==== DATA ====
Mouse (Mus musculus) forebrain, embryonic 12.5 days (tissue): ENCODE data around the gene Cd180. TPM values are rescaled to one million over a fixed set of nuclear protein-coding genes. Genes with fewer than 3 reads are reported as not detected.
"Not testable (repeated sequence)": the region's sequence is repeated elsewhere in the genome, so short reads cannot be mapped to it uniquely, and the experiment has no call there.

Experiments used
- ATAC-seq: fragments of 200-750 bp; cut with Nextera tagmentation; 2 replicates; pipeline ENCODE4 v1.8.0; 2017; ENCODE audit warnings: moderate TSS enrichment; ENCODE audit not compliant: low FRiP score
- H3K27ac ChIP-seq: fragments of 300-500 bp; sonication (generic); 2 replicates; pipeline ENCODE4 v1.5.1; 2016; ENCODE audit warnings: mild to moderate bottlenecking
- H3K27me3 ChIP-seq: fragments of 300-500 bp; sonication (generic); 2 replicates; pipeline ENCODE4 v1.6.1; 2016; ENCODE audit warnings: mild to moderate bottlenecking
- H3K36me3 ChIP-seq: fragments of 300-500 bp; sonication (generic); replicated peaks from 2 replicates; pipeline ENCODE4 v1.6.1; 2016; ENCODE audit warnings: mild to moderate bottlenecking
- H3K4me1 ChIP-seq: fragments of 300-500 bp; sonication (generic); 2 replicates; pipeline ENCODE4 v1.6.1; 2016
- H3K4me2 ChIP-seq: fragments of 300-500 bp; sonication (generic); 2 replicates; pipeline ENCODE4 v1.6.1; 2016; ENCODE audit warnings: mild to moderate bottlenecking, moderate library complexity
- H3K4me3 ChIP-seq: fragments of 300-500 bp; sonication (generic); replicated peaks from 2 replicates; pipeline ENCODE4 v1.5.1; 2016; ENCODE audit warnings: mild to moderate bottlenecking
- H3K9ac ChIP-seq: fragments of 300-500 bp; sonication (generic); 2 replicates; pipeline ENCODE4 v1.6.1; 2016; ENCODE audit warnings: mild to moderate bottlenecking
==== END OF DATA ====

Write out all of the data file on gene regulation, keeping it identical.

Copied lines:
Mouse (Mus musculus) forebrain, embryonic 12.5 days (tissue): ENCODE data around the gene Cd180. TPM values are rescaled to one million over a fixed set of nuclear protein-coding genes. Genes with fewer than 3 reads are reported as not detected.
"Not testable (repeated sequence)": the region's sequence is repeated elsewhere in the genome, so short reads cannot be mapped to it uniquely, and the experiment has no call there.

Experiments used
- ATAC-seq: fragments of 200-750 bp; cut with Nextera tagmentation; 2 replicates; pipeline ENCODE4 v1.8.0; 2017; ENCODE audit warnings: moderate TSS enrichment; ENCODE audit not compliant: low FRiP score
- H3K27ac ChIP-seq: fragments of 300-500 bp; sonication (generic); 2 replicates; pipeline ENCODE4 v1.5.1; 2016; ENCODE audit warnings: mild to moderate bottlenecking
- H3K27me3 ChIP-seq: fragments of 300-500 bp; sonication (generic); 2 replicates; pipeline ENCODE4 v1.6.1; 2016; ENCODE audit warnings: mild to moderate bottlenecking
- H3K36me3 ChIP-seq: fragments of 300-500 bp; sonication (generic); replicated peaks from 2 replicates; pipeline ENCODE4 v1.6.1; 2016; ENCODE audit warnings: mild to moderate bottlenecking
- H3K4me1 ChIP-seq: fragments of 300-500 bp; sonication (generic); 2 replicates; pipeline ENCODE4 v1.6.1; 2016
- H3K4me2 ChIP-seq: fragments of 300-500 bp; sonication (generic); 2 replicates; pipeline ENCODE4 v1.6.1; 2016; ENCODE audit warnings: mild to moderate bottlenecking, moderate library complexity
- H3K4me3 ChIP-seq: fragments of 300-500 bp; sonication (generic); replicated peaks from 2 replicates; pipeline ENCODE4 v1.5.1; 2016; ENCODE audit warnings: mild to moderate bottlenecking
- H3K9ac ChIP-seq: fragments of 300-500 bp; sonication (generic); 2 replicates; pipeline ENCODE4 v1.6.1; 2016; ENCODE audit warnings: mild to moderate bottlenecking